Utes' offense finds better rhythm in slimmed down version
Most players don't like it when coaches get in their face, but for Utah quarterback Travis Wilson, having his offensive coordinator on the sidelines next to him made a big difference in Saturday's win over Cal.
The Utes put offensive coordinator Brian Johnson on the sidelines Saturday and had passing coordinator Aaron Roderick in the box.
The switch worked better because Roderick is very good at reading coverages and Wilson had better interaction with Johnson.
"Before it was difficult because he wasn't there in front of me," Wilson said. "I like it a lot better. I like being face-to-face with him better."
Wilson said the switch helped the Utes play with a better tempo too and he welcomed Johnson's emotional leadership.
"We definitely got the plays in faster," he said. "Coach Johnson was there to give us more juice too so that was a big help."
Utah coach Kyle Whittingham said he was going to stick with Johnson on the field, particularly since the offense ran better than it has in previous games.
A slimmed down playbook helped the Utes too.
"We streamlined the package a bit," he said. "It wasn't as voluminous as in the past. We honed in on a few concepts and really hammered those rather than have as much offense available as we had before. With less I think it was good for our players to get better at a few things then have as much on their plate. Not that we had a ton, it was pretty typical of what most offenses carry, but we did scale it back."
The Utes are going to keep emphasizing the run, but whether or not that gameplan will include backup running back Kelvin York is unknown. Whittingham wouldn't divulge details on the high ankle sprain York sustained in Saturday's win, but said how many carries White gets against Washington State will depend on York's status.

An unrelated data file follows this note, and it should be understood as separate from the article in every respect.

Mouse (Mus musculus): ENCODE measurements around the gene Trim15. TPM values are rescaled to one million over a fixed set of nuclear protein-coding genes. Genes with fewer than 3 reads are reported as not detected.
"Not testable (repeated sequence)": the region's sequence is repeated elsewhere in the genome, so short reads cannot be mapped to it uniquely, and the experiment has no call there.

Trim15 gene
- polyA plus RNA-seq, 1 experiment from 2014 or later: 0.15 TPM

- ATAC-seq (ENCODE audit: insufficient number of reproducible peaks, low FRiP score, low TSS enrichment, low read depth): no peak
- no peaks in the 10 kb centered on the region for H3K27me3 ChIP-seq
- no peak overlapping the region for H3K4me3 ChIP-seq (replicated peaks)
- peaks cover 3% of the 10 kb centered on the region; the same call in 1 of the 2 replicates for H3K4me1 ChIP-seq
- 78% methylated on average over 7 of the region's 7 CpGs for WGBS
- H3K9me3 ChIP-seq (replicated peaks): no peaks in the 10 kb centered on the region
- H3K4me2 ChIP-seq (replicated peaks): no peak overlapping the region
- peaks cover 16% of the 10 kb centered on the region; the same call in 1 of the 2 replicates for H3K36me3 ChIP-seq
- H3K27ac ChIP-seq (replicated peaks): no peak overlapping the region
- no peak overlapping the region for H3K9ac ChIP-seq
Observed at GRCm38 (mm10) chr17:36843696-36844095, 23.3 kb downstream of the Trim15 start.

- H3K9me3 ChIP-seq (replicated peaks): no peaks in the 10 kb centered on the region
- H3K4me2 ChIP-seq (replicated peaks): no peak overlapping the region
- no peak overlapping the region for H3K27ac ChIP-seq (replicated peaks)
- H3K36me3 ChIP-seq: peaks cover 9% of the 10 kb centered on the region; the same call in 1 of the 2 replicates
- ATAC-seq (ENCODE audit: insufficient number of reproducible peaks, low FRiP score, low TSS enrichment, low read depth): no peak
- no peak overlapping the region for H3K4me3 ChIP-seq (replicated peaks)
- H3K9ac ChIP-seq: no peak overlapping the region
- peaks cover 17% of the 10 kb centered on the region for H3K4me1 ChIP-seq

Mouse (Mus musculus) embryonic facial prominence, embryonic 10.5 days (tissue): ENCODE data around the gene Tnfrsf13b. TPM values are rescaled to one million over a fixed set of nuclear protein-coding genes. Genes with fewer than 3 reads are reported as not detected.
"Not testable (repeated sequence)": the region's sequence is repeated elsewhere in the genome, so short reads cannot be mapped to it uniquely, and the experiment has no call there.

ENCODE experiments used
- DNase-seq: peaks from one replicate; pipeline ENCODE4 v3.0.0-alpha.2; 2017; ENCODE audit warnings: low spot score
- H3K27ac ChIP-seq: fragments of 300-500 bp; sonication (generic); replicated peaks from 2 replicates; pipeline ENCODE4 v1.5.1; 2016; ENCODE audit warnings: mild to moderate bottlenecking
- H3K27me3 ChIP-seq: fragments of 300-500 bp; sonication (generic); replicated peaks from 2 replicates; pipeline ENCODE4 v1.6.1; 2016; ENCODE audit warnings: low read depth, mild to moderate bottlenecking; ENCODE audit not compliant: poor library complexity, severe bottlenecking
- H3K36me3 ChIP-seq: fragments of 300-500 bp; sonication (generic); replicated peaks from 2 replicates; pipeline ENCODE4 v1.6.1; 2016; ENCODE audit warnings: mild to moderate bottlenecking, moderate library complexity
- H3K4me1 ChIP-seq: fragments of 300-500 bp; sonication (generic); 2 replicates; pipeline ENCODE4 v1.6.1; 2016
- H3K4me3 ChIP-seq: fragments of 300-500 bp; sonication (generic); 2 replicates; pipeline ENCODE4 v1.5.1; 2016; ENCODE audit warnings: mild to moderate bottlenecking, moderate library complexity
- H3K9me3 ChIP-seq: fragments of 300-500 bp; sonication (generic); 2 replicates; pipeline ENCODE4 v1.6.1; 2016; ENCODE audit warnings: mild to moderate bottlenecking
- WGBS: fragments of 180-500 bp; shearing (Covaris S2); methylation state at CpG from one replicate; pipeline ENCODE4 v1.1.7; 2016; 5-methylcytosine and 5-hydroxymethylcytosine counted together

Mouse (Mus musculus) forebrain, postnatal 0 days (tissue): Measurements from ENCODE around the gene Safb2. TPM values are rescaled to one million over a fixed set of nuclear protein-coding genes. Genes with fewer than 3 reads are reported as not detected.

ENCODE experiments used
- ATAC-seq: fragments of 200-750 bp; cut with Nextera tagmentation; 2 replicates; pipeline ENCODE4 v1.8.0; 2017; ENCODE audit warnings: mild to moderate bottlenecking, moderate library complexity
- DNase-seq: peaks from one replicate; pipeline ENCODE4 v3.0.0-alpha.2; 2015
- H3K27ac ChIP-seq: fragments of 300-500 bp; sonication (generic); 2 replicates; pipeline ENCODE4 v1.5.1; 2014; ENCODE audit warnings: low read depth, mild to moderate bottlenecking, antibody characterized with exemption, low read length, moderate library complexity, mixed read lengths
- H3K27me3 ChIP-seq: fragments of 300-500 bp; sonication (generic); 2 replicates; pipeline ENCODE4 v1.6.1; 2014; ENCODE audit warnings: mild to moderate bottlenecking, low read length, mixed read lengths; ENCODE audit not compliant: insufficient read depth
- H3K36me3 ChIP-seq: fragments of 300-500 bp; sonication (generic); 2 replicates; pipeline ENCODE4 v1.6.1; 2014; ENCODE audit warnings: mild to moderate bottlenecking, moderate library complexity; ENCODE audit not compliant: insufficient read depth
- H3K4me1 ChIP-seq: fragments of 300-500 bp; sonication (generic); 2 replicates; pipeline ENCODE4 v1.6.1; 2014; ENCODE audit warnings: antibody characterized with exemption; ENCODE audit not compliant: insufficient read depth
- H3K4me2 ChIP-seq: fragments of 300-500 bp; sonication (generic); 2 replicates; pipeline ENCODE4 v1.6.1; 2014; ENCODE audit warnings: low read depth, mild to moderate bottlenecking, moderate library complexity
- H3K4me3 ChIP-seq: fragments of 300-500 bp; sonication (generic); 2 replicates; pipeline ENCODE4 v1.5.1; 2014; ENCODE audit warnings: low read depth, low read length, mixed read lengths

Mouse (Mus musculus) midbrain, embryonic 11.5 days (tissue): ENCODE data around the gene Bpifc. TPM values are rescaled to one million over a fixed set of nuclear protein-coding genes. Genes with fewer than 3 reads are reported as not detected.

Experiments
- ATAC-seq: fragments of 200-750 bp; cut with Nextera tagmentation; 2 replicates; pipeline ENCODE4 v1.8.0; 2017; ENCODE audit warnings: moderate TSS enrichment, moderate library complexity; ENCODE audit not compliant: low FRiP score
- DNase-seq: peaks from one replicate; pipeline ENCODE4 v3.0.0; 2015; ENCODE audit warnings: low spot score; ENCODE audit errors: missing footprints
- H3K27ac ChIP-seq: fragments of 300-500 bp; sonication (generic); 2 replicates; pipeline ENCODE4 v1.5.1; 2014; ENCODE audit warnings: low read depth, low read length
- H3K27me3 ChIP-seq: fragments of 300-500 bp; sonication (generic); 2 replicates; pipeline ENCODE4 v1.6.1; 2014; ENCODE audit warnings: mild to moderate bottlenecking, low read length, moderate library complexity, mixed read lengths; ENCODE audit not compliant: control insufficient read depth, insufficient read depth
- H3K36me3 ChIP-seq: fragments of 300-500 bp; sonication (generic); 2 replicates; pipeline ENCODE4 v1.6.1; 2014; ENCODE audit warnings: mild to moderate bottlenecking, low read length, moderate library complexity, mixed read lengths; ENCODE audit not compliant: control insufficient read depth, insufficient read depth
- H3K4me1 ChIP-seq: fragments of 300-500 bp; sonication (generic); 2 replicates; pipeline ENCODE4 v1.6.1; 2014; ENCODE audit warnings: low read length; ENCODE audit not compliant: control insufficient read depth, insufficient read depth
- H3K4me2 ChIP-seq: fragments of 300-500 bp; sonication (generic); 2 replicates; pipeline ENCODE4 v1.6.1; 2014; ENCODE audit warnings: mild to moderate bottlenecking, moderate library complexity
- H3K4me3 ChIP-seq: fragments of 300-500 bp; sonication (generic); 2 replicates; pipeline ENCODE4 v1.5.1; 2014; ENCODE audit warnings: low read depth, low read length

"If Kelvin is available the carries become a little more evenly split as we talked about last week but if Kelvin is not there John may have to pack the ball 30 or 32 times," Whittingham said. "We will see what happens, but we know his track record and what he is capable of and it's not something he can't handle, he has handled it in the past."
Whittingham said John White's 105-yard effort Saturday showed he was back to form after an ankle injury hampered him early in the season.
"He ran much more like he did last year with more violence, more finish," he said.
"We need that to continue," he added. "Obviously the 100-yard mark for him is a plus. Case in point was Saturday. Hopefully down the stretch he'll give the team a lift like he was able to do last year."
Utah is 10-0 when White rushes for 100 yards or more.
Kick returner Reggie Dunn was showing off his new haircut Monday, a mohawk with two lightning bolts along the sides. Dunn said he got the haircut on Thursday. It seemed particularly appropriate after his two 100-yard kickoff returns.
"Hopefully it will be a good luck charm for us," Dunn said. "We had the rally 'staches last year, I'm trying to get us to get rally 'hawks this year."
Dunn said he went into Saturday's game with the intent of 'making something happen.'
"Coach (Jay) Hill always tells us to give short fields to the offenses and we can make something happen if we get past the 50," Dunn said. "But it was just me as a senior, I feel like it's real important for me to step up in my last year and make some plays for special teams and the team."
Dunn's returns tied the NCAA record for most touchdowns off kickoff returns in a game and set the NCAA mark for the highest kick return average (74.0 on three returns).
It's believed Dunn is the first player in NCAA history to return two kickoffs of 100 yards in a game, however the NCAA does not keep records for 100-yard kickoffs in a game, season or career.
Utah officials are researching to see if any other player has accomplished the feat.
- Lya Wodraska
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